Gordon + Holmes recently represented a San Diego business owner in a dispute over the alleged breach of a commercial lease for a property where the business operated.

Both parties testified regarding whether or not the lease had ever actually been signed. Our client maintained that he had purchased the business from the previous owner, and had never executed a lease, but paid rent with the assumption that he was under a month to month tenancy. The landlord produced a lease purportedly signed by our client and testified that he had witnessed the signing of the document.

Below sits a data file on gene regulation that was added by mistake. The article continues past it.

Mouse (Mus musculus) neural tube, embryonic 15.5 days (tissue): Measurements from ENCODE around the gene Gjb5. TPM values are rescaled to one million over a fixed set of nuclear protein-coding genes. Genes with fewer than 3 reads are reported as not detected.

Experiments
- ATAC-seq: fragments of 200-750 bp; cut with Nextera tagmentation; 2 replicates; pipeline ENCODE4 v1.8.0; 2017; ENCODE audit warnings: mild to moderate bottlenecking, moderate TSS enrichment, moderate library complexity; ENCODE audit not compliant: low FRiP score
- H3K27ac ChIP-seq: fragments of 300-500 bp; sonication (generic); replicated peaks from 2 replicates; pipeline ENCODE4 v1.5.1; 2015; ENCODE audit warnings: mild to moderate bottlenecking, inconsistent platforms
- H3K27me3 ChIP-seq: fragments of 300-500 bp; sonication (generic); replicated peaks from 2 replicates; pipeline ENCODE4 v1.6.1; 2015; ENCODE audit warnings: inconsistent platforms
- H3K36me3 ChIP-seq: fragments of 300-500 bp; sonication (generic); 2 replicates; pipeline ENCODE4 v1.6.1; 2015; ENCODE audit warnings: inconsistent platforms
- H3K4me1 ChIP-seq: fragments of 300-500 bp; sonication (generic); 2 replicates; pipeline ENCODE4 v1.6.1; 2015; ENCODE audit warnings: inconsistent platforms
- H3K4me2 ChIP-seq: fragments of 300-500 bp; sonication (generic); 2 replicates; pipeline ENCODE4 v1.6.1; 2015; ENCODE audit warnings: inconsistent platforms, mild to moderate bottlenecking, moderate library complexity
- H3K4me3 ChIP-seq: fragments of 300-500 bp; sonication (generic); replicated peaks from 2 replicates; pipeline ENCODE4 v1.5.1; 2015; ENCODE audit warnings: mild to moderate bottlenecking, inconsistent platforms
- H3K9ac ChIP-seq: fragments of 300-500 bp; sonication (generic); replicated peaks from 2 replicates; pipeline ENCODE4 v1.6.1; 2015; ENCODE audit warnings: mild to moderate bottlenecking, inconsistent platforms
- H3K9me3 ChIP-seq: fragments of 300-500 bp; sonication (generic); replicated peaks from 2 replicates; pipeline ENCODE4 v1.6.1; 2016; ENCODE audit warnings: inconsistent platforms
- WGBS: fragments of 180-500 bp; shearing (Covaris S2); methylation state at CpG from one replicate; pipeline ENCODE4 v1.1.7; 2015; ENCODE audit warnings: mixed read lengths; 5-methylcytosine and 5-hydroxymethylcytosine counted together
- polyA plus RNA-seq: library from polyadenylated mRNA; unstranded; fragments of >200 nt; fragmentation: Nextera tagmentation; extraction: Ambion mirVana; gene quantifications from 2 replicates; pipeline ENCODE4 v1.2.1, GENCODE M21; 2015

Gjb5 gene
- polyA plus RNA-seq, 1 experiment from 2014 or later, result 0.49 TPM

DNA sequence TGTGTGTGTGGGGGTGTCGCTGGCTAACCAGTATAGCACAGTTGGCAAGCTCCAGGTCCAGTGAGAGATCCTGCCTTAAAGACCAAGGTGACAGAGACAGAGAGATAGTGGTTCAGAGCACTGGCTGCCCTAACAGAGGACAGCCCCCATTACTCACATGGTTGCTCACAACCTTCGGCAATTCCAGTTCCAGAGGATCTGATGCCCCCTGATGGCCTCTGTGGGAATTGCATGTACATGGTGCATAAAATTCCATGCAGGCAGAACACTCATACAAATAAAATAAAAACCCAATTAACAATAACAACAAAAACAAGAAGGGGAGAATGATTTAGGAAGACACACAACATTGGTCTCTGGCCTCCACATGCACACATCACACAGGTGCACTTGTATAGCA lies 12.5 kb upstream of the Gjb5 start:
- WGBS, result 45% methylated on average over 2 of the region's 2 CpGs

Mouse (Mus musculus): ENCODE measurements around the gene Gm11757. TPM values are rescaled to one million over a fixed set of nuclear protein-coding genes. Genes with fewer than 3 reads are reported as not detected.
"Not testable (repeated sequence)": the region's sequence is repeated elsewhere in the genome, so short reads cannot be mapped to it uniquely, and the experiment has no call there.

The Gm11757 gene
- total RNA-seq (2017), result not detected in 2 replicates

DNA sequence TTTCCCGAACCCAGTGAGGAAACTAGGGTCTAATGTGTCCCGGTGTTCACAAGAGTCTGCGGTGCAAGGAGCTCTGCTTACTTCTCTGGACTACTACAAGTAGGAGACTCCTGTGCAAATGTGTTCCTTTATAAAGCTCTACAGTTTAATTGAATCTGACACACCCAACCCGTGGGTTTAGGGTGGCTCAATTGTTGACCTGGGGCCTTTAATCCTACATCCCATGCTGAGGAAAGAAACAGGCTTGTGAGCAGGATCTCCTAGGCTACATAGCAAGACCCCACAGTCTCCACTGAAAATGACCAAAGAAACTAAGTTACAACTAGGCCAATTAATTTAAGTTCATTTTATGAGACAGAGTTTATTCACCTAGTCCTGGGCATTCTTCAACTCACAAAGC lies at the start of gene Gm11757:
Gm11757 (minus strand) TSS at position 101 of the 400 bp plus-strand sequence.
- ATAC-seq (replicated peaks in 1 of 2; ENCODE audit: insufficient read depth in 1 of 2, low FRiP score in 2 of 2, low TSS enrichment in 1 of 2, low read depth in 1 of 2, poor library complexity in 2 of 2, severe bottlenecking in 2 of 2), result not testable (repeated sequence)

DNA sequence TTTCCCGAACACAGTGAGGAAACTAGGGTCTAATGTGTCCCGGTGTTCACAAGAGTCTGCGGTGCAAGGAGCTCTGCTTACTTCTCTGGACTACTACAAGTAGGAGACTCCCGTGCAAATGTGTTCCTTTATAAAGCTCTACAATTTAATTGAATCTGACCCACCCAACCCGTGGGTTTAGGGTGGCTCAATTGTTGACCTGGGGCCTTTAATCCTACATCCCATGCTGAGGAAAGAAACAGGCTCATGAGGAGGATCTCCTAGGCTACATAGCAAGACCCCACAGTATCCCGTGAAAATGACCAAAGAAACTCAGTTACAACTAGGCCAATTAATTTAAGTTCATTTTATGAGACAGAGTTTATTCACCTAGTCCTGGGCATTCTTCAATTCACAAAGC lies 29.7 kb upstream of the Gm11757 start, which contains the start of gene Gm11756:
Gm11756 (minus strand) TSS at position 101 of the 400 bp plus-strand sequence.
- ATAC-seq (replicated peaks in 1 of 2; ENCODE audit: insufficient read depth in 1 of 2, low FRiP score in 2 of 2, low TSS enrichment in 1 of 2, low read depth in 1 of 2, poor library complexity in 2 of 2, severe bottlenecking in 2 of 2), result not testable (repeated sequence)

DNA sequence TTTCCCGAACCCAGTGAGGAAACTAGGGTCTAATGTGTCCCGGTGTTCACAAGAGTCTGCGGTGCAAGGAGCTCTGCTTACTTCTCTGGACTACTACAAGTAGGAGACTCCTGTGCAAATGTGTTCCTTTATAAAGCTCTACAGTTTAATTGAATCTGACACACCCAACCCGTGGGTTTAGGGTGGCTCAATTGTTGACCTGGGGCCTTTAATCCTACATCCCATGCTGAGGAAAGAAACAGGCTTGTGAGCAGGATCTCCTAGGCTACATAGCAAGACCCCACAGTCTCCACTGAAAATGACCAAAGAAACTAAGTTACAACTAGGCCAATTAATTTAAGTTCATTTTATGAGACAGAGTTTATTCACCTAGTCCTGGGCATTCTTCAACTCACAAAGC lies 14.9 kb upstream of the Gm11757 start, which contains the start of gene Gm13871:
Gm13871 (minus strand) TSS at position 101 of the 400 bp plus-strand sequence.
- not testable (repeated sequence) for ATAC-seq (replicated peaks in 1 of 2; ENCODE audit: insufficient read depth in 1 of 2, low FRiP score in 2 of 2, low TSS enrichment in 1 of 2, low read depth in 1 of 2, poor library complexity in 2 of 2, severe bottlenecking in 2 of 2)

Gordon + Holmes worked with a handwriting expert to determine who was telling the truth. This was the deciding factor in the case. The court’s statement of decision read:

“The evidence the court found most compelling in determining whether or not [our client] signed the lease was the testimony of [our client’s] handwriting expert. . . he was exceptionally well-qualified and was particularly persuasive. . . His ultimate opinion was that he was ‘reasonably certain’ that the signature on the lease was not made by [our client].”

The court found in favor of our client and judgment was entered against the landlord.